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Easy Gizmos For Seeding
by John Harmon
March 16, 2003

This is my favorite time of the year! The more hours of daylight we get the closer we are to getting out into the garden again. Now that you have all your seeds, (you did order early didn't you?) and stocked up on potting soil and flats, it’s time to get your hands dirty and plant! Planting seeds is always a chore especially small seeds so here's some gizmos to help ease the work.

One seeding gizmo is called a Tiny Tim Seed Dispenser. It works better than I expected. It’s a clear plastic tube with a spout and inside a spring-loaded plunger that has a small groove cut into it. You fill it up with seed and holding it at an angle you can drop seeds one at a time. It didn’t work with begonia seed but that stuff is just like dust. Begonia seed comes in a tiny glass or plastic vial with what looks like a small amount of brownish gray dust that somebody forget to clean out. If you plant begonia seed be very careful not to sneeze after the seed is out of the vial. With any bigger seed the tool works quite well.

In the information that came with the Tiny Tim is the suggestion of adding white powder to fine seed before you fill the dispenser. They don’t mention what kind of white powder. They say it stops seed from sticking to the inside of the plastic tube and makes it easier to see when it hits the dark soil. I wouldn’t suggest baby powder but something organic that’s white like cornstarch should work fine. If you don’t feel like investing in a Tiny Tim the trick of adding white powder will help you to see the seeds better even if you just tap them out of a folded piece of paper.

The big commercial greenhouses use machines called Precision Needle Seeders to plant their flats of bedding plants. These machines have a row of needles that you can adjust to pick up just one seed at a time and drop it in each cell or pot. The way they pick up the seed is with suction. The size of the needle can be changed for each size of seed.

For the home gardener you can build a simple needle seeder. First thing you will need is a turkey baster. Then stop down to your local feed store or equine supply and pick up one of those BIG 60CC plastic horse syringes.

To build your seeder just pull the plunger out of the syringe and cut the barrel off so you only have a few inches of the end that the needle goes on. Fit the rubber ball off the turkey baster on to the cut off end of the syringe and you’re almost ready to go. Each size of seed will require a different size needle. The needle size gets smaller as the numbers get larger. You will want to dull the needles for safety especially after you stick yourself a couple times. A quick rub across some sandpaper or a sharpening stone will dull the needle and make it less hazardous and it will still pick up the seed just fine.

The secret to picking up just one seed at a time is using the right size needle. For poppy seeds I found that a size 18 or 20 hypodermic needle does the trick. Just squeeze the bulb and as you slowly release stick the needle into a cup of seeds. It will suck one seed up on the end of the needle and you can move it to the cell or pot and a gentle re-squeeze drops it perfectly into place. There is no mess, no waste and it’s quick.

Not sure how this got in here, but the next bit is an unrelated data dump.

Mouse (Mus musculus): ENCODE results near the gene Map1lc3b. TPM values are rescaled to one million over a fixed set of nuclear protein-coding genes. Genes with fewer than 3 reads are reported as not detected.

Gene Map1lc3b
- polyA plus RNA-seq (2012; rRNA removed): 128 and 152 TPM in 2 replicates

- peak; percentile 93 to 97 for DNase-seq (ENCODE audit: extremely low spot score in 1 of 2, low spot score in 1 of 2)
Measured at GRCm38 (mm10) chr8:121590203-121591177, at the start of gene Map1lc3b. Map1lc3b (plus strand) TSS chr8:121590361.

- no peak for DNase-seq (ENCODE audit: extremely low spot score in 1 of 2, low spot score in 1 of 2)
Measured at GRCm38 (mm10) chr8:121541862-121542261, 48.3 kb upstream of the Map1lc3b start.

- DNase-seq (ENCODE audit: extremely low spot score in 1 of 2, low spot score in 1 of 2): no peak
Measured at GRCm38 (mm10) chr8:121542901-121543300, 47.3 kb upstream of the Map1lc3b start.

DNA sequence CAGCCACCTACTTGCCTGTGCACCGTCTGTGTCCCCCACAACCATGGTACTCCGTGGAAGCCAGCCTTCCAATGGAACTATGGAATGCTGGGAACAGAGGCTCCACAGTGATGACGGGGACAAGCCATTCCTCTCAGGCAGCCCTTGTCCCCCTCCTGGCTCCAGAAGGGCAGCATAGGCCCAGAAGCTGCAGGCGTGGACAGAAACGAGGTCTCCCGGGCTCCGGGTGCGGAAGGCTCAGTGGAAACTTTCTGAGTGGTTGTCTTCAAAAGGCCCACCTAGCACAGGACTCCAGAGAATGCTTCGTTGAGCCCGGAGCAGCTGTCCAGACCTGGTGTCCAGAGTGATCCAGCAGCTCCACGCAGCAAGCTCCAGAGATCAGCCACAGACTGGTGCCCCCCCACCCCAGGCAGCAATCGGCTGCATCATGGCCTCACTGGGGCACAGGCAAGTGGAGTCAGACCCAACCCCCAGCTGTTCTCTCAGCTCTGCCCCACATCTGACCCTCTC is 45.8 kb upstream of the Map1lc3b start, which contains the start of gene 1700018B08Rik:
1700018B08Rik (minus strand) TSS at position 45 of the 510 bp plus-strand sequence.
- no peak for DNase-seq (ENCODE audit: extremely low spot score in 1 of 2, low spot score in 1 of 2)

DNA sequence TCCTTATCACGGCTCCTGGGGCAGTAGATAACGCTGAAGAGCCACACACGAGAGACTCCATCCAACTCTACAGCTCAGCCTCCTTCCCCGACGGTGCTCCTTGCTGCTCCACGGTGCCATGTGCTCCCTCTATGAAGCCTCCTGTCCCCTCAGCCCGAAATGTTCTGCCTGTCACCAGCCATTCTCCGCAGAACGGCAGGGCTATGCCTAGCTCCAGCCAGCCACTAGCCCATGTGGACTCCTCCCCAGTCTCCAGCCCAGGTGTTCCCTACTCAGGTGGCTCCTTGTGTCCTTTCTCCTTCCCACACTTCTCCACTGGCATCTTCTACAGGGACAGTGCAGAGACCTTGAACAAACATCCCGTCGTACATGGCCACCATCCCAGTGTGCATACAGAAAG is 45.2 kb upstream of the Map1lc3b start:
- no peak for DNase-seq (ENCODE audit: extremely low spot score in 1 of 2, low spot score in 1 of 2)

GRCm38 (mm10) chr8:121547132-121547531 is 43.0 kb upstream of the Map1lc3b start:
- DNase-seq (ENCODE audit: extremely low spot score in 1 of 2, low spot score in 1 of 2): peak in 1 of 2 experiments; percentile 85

If you have a large quantity of flats to plant you can make a wand seeder. It's a time saver if you plant in standard cell packs. It's simply a piece of PVC pipe that's long enough to reach over the width of your flats with a needle fixed where the center of each individual cell is. Use one half or three quarter inch PVC and buy enough plastic 10 CC syringes so you have one for each cell across the width of the flat. For instance a standard 10-06 has 6 cells across so you would need six. Cut the end off that the needle goes on so there is about a quarter inch of the barrel left. Locate the right position on your PVC pipe and drill six holes just the right size for the barrel to fit into with the needle end facing out in a straight line. Glue the barrels into the pipe with epoxy. Put a cap on one end of the pipe and get PVC fitting to glue on to the other end that expands the size to just slightly smaller than the end of the suction hose on your vacuum cleaner.

You want to be able to easily shut off the suction so get a PVC ball valve to fit. A short length of PVC pipe glued into the ball end and your ready to go. Stick the end of your vacuum hose over the short length of pipe, duct tape it into place and your ready to seed.

Attach the right size needle for the seeds you are sowing and turn on the vacuum. Dump your seeds into a "V" shaped container like a section made from the corner of a cardboard box with the ends closed. Dip the needles into the seeds with the vacuum on and hold the wand over the soil filled cells in the right position to drop the seeds in the middle of each cell. Simply shut the valve and the seeds will drop into place. By turning the valve on and off with one hand and directing the wand with the other you can precisely plant many flats very quickly with no wasted seed or thinning later.

Once you've picked out the gizmo that will work best for you and this weather straightens out you will be planting easier and faster.


John Harmon owns and operates Tropicals North. Write to John at The Real Dirt, c\o 211 Wood St., Whitehorse, YT., Y1A 2E4 or e-mail tropnorth@polarcom.com.





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